Many people are living in homes or apartments without a written lease. In some cases, there never was a lease, in others, the original lease expired. Sometimes, people believe that if someone is living in their property without a lease, it means the person has no rights. As the title of this post might suggest, such a belief is often wrong.
Is the Person a Tenant?
If someone has moved into your home, but you never intended for them to be a tenant, they may aquire the status of a tenant after a certain period of time. The only way to determine whether someone is considered a tenant is to check your state’s laws. Keep in mind though, that paying rent is not necessarily the thing that means someone has the rights of a tenant. Even a guest can develop the rights of a tenant if they stay in your home long enough and under the right circumstances. This is why many landlords will not allow guests to stay more than two weeks.
Obviously, it is easy to determine if someone is a tenant if they have been paying rent. But if they have not, make sure you check your state’s laws before you just try to kick the person out. For example, if someone is paying for groceries, has been living in your place for a month, is getting mail at your home, they may well have developed tenant rights. If you are wrong and you violate the law, it could get expensive for you. State law varies greatly on this issue, with some states providing substantially more rights to guests than others. Unfortunately, sometimes, when a guest becomes a tenant is not always clear.
For purposes of this post, we will assume that the person is a tenant.
Look at the Original Lease
If you have a lease with someone, and that lease expires, then the person is now a month-to-month tenant, unless the lease states otherwise. Generally, what this means is that the tenant remains under the rules of the lease, but now the landlord or the tenant can terminate with only 30 days’ notice. The original lease may state that a larger or smaller amount of notice is necessary, and generally, this is acceptable.
Many leases renew automatically without proper notice by the landlord or the tenant, meaning that it is important to review the lease and understand your rights and obligations under it when the lease is about to end. You don’t want to be stuck with a tenant or in a place for another year if the lease automatically renews and you don’t want to be there.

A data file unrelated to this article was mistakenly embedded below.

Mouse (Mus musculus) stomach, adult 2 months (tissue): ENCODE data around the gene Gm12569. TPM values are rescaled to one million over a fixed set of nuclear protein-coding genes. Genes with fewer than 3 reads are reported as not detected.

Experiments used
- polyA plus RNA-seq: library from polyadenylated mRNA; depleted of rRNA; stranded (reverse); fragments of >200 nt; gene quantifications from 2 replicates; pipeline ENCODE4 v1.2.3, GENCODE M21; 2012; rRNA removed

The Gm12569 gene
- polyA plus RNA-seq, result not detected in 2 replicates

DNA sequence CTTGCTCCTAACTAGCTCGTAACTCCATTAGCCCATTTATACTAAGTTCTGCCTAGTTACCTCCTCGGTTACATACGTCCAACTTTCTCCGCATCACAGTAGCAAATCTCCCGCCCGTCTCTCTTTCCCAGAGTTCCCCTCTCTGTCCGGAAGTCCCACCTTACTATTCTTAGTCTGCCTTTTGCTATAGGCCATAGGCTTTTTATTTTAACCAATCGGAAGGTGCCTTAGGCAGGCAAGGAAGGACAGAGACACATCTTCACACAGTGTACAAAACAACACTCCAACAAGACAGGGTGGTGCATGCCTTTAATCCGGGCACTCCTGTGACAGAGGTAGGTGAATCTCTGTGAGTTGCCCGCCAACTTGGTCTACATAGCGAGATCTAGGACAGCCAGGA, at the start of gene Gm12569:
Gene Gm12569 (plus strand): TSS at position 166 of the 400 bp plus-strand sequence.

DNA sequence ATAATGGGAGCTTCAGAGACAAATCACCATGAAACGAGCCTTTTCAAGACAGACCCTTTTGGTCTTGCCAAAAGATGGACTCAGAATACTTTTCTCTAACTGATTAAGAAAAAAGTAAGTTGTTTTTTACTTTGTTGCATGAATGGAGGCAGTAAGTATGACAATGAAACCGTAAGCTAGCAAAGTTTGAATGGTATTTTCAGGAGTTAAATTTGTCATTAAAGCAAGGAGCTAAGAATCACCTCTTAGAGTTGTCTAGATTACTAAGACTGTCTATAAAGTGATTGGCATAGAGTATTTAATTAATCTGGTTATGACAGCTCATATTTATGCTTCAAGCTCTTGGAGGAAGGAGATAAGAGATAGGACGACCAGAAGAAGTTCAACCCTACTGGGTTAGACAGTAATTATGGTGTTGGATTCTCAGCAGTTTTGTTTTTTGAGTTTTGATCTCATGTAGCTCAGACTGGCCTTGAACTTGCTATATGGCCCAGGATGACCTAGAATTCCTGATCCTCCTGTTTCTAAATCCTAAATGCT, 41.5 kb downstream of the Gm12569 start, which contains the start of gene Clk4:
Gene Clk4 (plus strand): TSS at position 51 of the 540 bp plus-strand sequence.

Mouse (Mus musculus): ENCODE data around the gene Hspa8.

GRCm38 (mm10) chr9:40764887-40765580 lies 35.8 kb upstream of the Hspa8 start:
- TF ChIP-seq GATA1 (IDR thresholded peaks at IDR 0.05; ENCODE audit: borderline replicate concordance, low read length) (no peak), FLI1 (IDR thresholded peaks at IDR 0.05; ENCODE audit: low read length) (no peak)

Regardless, if the lease states that it will convert to month-to-month, or does not state anything at all, it will become a month-to-month lease. In most cases, this means that either party must provide 30 days’ notice to terminate the lease. That notice needs to come at the end of the prior period. If your rent is due the first of every month, you will want to provide your notice by the last day of the the month before you want to move or have the person move out. You must provide your notice in the proper form under state law. This normally means written, and may mean certified mail. Make sure that you provide the proper type of notice or your termination may not work.
Once you terminate the lease, if the tenant refuses to leave at the end of the appropriate time period, you may begin the eviction process under the law of your state.
Never Had a Lease?
If someone is living in your property who never had a lease, but they qualify as a tenant, you may assume that they are a month-to-month tenant. This means you have to provide appropriate notice in an appropriate form as required under state law. As with someone who has a lease, this normally will mean in writing and may mean certified mail.
In most cases, the required period of notice is 30 days. However, different states have different laws and may require less (rare) or more notice. As a landlord it is critical that you follow the notice requirements, or you will have an issue when you try to evict someone who has overstayed their time. As a tenant it is critical that you follow notice requirements, or you will continue to owe rent until satisfactory notice is completed.
Determining How to Give Notice and How Much Notice to Give
The best way to figure out how to properly give notice and how much notice you must give is to look for a government-created guide for your state. Run a Google search for something like “terminate month-to-month lease STATE”. “notice requirements lease”. Many counties and states have a landlord/tenant guide with detailed information about how to handle the notice process. If you cannot find a government guide, the Nolo website often has useful information. Here is Nolo’s guide for Pennsylvania landlord/tenant law, for example.